People who are paying attention to the ongoing Bitcoin fork debate might have noticed that the community speaks a lot about a term called “BIP”.
You will see abbreviations of such BIPs (like SegWit, SegWit2x, BIP 141, BIP 91, etc.) littered all over the internet. And it’s no exaggeration in saying that these terms don’t help most users because they don’t understand what the heck a BIP is.
Moreover, in my opinion, these jargons only increase the FUD (fear, uncertainty, and doubt) in every Bitcoiner’s mind who doesn’t understand these terminologies.
That’s why for the sake of such users, in this article I will be covering the topic of BIPs and what they have to do with the ongoing Bitcoin drama.
Mind you, these BIPs may look small, but they have been the reason for a massive debate on Bitcoin scaling for many years now. (See our guide on the “Bitcoin fork of August 1, 2017″.)
So without further delay let’s get started…
What is a BIP? (Bitcoin Improvement Proposal)
A BIP is an abbreviated form of Bitcoin Improvement Proposal:
A Bitcoin Improvement Proposal (BIP) is a design document for introducing features or information to Bitcoin. The BIP should provide a concise technical specification of the feature and a rationale for the feature. This is the standard way of communicating ideas since Bitcoin has no formal structure.
The first BIP (BIP 0001) was submitted by Amir Taaki on 2011-08-19 and described what a BIP is.
Source:- Bitcoin Wiki
As you might know, Bitcoin is not controlled by any single entity or company, and that’s why there is no formal structure to propose improvements in the Bitcoin protocol or code.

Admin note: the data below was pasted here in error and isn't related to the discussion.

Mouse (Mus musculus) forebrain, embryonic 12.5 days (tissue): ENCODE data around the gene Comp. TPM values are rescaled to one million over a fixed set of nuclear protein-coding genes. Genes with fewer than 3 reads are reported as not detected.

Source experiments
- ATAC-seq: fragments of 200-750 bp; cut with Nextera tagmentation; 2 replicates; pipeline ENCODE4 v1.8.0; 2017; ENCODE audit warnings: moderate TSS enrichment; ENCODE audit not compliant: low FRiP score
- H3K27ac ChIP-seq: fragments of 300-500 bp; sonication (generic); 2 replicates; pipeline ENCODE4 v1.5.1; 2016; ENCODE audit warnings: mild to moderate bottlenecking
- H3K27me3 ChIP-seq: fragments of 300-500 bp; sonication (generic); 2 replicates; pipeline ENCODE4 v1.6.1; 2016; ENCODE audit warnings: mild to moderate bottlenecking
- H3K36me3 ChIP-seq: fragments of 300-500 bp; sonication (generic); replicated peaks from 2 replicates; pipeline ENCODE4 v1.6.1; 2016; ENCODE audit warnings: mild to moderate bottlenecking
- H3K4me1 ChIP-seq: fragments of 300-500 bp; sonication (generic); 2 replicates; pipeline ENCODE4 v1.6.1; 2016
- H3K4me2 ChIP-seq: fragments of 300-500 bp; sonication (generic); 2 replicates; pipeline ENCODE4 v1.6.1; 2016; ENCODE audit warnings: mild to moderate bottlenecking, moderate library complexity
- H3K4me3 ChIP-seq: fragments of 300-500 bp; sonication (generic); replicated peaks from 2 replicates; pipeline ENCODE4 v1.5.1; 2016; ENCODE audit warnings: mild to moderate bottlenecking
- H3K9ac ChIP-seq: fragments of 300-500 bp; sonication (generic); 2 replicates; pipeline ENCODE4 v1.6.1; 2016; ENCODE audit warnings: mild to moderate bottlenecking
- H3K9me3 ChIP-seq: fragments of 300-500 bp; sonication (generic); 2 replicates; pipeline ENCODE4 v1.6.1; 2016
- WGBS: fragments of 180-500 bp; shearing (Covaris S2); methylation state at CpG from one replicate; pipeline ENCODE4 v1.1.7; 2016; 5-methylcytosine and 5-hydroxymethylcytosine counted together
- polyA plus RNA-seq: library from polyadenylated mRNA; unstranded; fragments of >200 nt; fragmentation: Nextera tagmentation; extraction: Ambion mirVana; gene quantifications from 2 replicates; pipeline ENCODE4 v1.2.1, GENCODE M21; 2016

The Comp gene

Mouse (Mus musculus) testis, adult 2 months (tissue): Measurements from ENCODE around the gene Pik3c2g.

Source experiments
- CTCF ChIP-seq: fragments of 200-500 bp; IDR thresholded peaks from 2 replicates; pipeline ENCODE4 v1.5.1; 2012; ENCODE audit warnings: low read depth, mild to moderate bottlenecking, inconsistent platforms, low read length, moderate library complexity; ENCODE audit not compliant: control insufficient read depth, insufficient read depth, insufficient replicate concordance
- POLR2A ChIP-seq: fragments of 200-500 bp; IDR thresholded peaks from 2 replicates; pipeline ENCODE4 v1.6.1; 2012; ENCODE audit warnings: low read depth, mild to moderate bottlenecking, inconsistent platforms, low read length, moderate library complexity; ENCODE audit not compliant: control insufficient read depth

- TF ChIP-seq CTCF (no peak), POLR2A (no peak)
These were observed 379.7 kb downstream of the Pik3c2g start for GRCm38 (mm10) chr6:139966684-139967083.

Any developer or anyone from anywhere in the world can propose a BIP. And it is totally up to the whole Bitcoin community of users, miners, developers, and investors to vote and decide whether or not to implement that proposal.
The list of BIPs submitted so far to the Bitcoin community can be found here.
Types of BIPs
There are three major types of BIPs:
1. Standards Track BIPs – Such types of BIPs entail making changes to the network protocol, block, or transaction validation method. It also intends to affect the interoperability of the two versions of BIPs or Bitcoin. This type of BIP certainly requires community consensus. An example of this is BIP 91.
2. Informational BIPs – Such types of BIPs highlight the design issues, general guidelines, and supporting information. Informational BIPs, as the name suggests, are just for information’s sake and can be taken seriously or ignored by the community. An example of this is BIP 32.
3. Process BIPs – These types of BIPs describe or propose a change in the process. They are similar to Standards Track BIPs and require community consensus. They can’t be ignored, but unlike Standards Track BIPs, they intend to be applied outside the Bitcoin protocol. An example of this is BIP 2.
BIP Life Cycle
According to the type of BIP it is, it may require community consensus. But even before this consensus, when any of the above types of BIPs are submitted, they go through various statuses such as – drafted, verified, accepted, and rejected or replaced.
Shown below is a BIP life cycle in which typical paths of the statuses of a BIP are shown:
Important BIPs & Scaling Solutions
1. Segregated Witness (aka SegWit or BIP 141): BIP 141 (aka SegWit) was proposed in 2015 by some of the Bitcoin Core developers. It aims at increasing the Bitcoin network’s capacity, and also solves the issue of transaction malleability. It is a soft fork which requires a majority (95%) of miners to signal for the upgrade over two weeks.
Segregated Witness (aka SegWit) is a blockchain scaling solution. In plain English, SegWit means separating the witness signatures from the transactions.
For example: Consider Bitcoin blocks as wagons of a train which carry new passengers and their luggage every 10 minutes. Now, you want to carry even more passengers in that same train car. To do this, you start sending the passenger’s luggage separately. Now, there is more space on the wagon for more passengers.